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Nationalist China Medal of Armed Forces

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Doolittle Raider Ed Saylor proudly holds his replacement medal.

The replacement medal was presented to Saylor by Dr. Lin Huang on behalf of the Republic of China (Taiwan). Joining in the presentation is Saylor family friend Phil Raschke (L) of Lakewood.

Edited by JapanX

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Interesting that they should refer to this medal as "Order of the Clouds". I see the photo, but it makes you wonder if somehow they're referring to the "Order of Cloud and Banner" which was widely awarded to US AAF pilots. For example, the attached photo shows the Order of Cloud and Banner which was awarded to my English teacher in high school for flying the Hump in C-47s. (See attachment) It's also sometimes referred to as the Order of Resplendent Banner.

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Interesting that they should refer to this medal as "Order of the Clouds". I see the photo, but it makes you wonder if somehow they're referring to the "Order of Cloud and Banner" which was widely awarded to US AAF pilots. For example, the attached photo shows the Order of Cloud and Banner which was awarded to my English teacher in high school for flying the Hump in C-47s. (See attachment) It's also sometimes referred to as the Order of Resplendent Banner.

Cool teacher!

Nice order!

Could you please (if you have time) tell us more about the recipient/ time of awarding/ number of award/ any documents?/any photos of cavalier?/ any personal recollections about him? :)

Maybe even in separate thread?

Yes, I thought about this too - medal/order...

But is it really possible?

This is replacement, so I think that Taiwan authorities checked their archives.

I wonder if this is just another journalist mistake (created by some misunderstanding?)

Regards,

Nick

P.S. Interesting issue about the name of this order.

The original name is 雲麾勳章.

Where

雲 - cloud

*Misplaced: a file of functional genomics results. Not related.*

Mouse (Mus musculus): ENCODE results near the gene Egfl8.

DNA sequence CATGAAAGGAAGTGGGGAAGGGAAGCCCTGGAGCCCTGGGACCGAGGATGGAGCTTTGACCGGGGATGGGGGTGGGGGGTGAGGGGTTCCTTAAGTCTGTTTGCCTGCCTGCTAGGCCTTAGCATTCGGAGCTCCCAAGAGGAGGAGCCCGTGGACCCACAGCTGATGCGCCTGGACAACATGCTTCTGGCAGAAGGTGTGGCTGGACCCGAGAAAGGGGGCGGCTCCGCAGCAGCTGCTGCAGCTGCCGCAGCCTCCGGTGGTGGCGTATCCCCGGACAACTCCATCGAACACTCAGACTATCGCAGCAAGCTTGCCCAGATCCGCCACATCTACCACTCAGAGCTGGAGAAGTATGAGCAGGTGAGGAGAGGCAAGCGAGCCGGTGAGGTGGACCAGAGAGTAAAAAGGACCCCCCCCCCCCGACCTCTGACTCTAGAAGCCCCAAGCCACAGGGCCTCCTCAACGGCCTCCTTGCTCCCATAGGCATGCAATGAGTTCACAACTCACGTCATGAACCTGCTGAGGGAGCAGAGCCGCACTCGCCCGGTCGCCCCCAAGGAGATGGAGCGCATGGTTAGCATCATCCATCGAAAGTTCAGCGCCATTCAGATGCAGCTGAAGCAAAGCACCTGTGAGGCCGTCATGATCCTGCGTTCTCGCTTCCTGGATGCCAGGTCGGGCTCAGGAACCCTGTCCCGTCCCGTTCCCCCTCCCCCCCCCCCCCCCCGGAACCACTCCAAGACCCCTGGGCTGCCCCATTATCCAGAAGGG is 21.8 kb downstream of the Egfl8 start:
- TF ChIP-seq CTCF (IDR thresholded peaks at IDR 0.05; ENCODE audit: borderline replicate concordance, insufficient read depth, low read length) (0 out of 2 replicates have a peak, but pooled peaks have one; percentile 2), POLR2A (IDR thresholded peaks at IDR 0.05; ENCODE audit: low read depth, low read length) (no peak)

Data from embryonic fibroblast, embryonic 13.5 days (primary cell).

麾 - banner (if noun) and glad/happy (if verb)

勳章 - medal/decoration

The second hieroglyph is the probable cause of these two variants :)

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Gordon Alone Rust was a pilot in the American Army Air Force assigned to flying supplies from Burma to China across the Hump in World War II. I assume that he received the medal during or shortly after the war. He gave me the medal in 1957, when I was impersonating Prince Ranier of Monaco (another long, different story). I have no photographs or documents. He was a tall man married to a local socialite, a member of the Du Pont family. He actually looked a bit Chinese himself - sallow complexion, narrow eyes, dark hair (what was left). He was a good teacher, but mostly didn't seem to have a sense of humor, so we were all surprised when he let me have the medal. It was one of the first in my collection. The ribbon has been replaced, of course, but I still have the original.

I have no sources to research data on the award, but if anyone else does, I'd love to hear more about it.

TAIWAN - Order of Cloud and Banner, 6th Class (Resplendent Banner –Lieo Deng Yun Huei - Magnus 4), reverse numbered 2156/, inscribed in Chinese

Gordon A. Rust, Wilmington, DE, 1957

I agree, the confusion about the name is quite likely due to the newspaper writer.

Best,

Hugh